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Mr. Edward Davey (Kingston and Surbiton): As usual on this Bill, I find myself in almost total agreement with the hon. Member for West Dorset (Mr. Letwin). Our parties fought side by side in Committee to try to get an independent body to set the standards for Government accounts. The Government did not give way. I agree that the Lords have done a good job in moving them some way down that path.

I agree with much that the hon. Gentleman said about the wording of the Lords amendments, and especially the phrase "have regard to"--I hope that the Minister will give a clear and frank response--but I think that they are rather stronger than he suggested. The amendments do not allow only the Government to ask the ASB for guidance. Other parties, such as the National Audit Office, will be free to write to the board and express worries about what is going on. Indeed, the Opposition parties could do so. That is an important safeguard.

Mr. Letwin: I may have paid insufficient attention to that, and I agree wholeheartedly that perhaps our very first action--it could be a joint action--should be to seek guidance from the ASB on a range of contentious issues in the accounts.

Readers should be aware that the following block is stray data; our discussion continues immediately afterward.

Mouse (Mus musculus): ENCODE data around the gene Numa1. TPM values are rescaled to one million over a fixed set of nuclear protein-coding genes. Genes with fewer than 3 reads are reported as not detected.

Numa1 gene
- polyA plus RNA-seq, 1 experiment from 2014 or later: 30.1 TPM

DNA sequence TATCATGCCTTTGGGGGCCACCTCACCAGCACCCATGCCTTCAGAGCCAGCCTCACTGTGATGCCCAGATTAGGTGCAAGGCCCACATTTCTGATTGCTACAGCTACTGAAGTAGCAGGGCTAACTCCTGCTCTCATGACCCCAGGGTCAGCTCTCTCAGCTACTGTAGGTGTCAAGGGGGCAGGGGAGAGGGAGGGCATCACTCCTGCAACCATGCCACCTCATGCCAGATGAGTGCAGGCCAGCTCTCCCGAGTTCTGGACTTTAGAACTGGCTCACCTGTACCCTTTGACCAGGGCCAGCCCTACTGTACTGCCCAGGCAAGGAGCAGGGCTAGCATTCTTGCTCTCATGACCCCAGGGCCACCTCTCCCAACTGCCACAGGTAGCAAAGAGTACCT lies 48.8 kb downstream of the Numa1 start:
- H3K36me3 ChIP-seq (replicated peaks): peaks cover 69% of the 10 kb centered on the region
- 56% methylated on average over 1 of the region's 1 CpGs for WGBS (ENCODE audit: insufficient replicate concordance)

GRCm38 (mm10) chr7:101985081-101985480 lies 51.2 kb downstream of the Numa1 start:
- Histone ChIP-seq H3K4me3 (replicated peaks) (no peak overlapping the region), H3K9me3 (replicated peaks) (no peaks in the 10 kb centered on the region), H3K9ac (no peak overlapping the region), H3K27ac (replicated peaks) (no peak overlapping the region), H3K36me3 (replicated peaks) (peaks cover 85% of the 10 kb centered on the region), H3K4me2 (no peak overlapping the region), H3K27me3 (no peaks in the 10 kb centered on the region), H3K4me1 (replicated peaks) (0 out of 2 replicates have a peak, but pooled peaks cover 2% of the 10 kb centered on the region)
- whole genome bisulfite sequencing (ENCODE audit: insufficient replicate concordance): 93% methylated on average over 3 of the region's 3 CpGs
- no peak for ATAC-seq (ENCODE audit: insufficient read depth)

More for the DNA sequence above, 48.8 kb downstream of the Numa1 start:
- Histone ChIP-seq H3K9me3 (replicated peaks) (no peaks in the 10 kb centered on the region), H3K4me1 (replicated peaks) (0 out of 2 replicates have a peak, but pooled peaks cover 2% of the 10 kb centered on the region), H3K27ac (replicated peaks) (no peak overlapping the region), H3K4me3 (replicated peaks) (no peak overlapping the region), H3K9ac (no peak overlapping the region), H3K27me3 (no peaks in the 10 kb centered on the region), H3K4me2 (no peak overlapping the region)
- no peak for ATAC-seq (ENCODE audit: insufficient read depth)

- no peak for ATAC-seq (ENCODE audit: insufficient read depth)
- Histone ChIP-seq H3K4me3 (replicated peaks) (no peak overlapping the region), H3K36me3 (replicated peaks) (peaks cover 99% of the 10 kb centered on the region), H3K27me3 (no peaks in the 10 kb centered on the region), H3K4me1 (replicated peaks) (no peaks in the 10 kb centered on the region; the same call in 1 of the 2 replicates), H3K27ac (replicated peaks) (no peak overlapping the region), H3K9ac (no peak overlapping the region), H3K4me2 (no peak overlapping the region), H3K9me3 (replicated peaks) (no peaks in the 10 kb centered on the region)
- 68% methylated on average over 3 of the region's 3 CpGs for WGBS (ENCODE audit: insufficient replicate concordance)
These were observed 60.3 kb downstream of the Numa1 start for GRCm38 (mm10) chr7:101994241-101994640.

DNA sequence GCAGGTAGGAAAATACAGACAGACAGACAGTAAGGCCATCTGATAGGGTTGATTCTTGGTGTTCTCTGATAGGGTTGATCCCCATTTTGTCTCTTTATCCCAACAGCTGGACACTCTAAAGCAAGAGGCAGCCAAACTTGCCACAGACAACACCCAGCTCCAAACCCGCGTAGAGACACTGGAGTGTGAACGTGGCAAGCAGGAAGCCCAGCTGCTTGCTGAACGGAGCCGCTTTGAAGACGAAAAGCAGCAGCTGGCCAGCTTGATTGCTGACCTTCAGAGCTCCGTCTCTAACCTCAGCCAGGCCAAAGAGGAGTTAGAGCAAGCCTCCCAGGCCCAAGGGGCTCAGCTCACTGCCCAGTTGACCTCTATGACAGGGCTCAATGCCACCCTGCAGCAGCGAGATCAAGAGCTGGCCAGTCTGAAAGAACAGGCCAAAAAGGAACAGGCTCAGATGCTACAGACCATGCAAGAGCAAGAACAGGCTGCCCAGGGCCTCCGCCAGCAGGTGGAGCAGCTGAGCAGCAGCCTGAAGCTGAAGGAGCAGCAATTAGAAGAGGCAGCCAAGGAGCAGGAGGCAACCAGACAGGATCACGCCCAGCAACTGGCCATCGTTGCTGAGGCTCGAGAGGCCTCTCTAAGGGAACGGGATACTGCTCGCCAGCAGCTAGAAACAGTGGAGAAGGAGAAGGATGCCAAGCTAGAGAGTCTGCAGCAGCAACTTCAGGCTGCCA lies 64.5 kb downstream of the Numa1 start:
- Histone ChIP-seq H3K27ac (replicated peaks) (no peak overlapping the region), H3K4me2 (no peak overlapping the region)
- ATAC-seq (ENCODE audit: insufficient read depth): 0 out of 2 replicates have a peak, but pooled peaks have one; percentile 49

Mr. Davey: I am grateful for that contribution.

In Committee, we expressed a concern that a future Government might fiddle around with the accounting standards in a way that is not transparent or immediately obvious and could go undetected by parliamentarians and even the NAO. When, at the start of this process, we examined the resource accounting manual, which lays down the principles, guidelines and definitions, it became immediately clear that this is a complex area with huge detail, so it will be very difficult, when a future Chancellor makes, say, the fourth or fifth comprehensive spending review statement--which may contain millions of different figures for the House to come to terms with rather quickly--for us to notice slight changes in the underlying accounting definitions.

Mr. Howard Flight (Arundel and South Downs): I seek confirmation that the hon. Gentleman intends that the ASB's investigation should be public and transparent.

Mr. Davey: I can confirm that. I am only surprised that the hon. Gentleman had to ask.

The benefit that the amendments bring to our scrutiny of the accounts is that, now that the ASB has a remit to issue guidance, to which the Treasury must at least

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"have regard"--whatever that phrase means--there will be an independent body with a statutory duty to consider these matters and to have a watching brief for them. I hope that the board will take that new statutory function very seriously. It should note that hon. Members of all parties want that. It should see itself as the watchdog patrolling this complex area, which generally receives far too little attention from the House.

7.30 pm